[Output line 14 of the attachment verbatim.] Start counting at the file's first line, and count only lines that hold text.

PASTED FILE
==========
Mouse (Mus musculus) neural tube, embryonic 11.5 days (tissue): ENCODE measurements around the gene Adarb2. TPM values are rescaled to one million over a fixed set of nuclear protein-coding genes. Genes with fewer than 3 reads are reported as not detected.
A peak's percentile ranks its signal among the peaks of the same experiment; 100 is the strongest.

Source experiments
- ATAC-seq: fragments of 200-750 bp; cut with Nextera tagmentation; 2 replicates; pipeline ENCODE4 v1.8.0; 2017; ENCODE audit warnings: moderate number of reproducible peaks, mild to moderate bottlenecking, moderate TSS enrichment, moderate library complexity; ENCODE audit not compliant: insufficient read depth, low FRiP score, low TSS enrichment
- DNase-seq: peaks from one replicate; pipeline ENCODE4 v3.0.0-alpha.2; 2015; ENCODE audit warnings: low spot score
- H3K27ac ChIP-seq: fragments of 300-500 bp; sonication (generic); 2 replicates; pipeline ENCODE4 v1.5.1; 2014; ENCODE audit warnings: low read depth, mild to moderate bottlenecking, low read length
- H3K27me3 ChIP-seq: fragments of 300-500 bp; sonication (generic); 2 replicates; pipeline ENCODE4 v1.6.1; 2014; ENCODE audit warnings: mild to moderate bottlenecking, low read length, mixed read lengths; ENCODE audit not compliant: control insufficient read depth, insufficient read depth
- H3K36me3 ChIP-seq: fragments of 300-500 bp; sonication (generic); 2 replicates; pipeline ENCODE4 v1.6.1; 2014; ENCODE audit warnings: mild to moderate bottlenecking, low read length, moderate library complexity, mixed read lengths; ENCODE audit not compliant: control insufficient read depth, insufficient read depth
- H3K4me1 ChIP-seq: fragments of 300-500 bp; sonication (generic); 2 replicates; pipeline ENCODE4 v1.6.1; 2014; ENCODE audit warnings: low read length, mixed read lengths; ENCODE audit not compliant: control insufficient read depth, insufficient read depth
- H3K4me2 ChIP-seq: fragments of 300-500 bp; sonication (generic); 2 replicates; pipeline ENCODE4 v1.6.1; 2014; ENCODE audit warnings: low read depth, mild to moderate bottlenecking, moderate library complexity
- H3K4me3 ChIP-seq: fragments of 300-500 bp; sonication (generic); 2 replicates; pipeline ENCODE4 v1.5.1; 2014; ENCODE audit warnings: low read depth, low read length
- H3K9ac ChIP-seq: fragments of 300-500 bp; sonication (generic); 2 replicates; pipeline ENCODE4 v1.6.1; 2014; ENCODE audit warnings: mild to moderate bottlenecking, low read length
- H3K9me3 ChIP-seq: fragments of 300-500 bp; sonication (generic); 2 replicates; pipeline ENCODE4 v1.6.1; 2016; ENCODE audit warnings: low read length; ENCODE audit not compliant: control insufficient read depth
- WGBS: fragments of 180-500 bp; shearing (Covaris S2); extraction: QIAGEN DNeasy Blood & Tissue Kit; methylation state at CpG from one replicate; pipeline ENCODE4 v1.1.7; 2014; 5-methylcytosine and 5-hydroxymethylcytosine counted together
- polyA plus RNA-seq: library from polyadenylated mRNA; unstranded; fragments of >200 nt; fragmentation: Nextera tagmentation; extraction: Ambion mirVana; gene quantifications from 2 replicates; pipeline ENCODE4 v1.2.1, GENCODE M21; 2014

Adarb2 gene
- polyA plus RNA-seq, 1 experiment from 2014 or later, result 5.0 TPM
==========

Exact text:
- WGBS: fragments of 180-500 bp; shearing (Covaris S2); extraction: QIAGEN DNeasy Blood & Tissue Kit; methylation state at CpG from one replicate; pipeline ENCODE4 v1.1.7; 2014; 5-methylcytosine and 5-hydroxymethylcytosine counted together